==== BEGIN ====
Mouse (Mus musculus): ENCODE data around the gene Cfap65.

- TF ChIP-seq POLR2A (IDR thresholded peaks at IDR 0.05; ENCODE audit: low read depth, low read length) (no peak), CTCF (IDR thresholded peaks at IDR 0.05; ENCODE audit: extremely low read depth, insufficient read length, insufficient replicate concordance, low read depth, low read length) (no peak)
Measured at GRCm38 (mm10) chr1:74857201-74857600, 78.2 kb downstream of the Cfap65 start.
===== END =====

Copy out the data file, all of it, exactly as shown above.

Mouse (Mus musculus): ENCODE data around the gene Cfap65.

- TF ChIP-seq POLR2A (IDR thresholded peaks at IDR 0.05; ENCODE audit: low read depth, low read length) (no peak), CTCF (IDR thresholded peaks at IDR 0.05; ENCODE audit: extremely low read depth, insufficient read length, insufficient replicate concordance, low read depth, low read length) (no peak)
Measured at GRCm38 (mm10) chr1:74857201-74857600, 78.2 kb downstream of the Cfap65 start.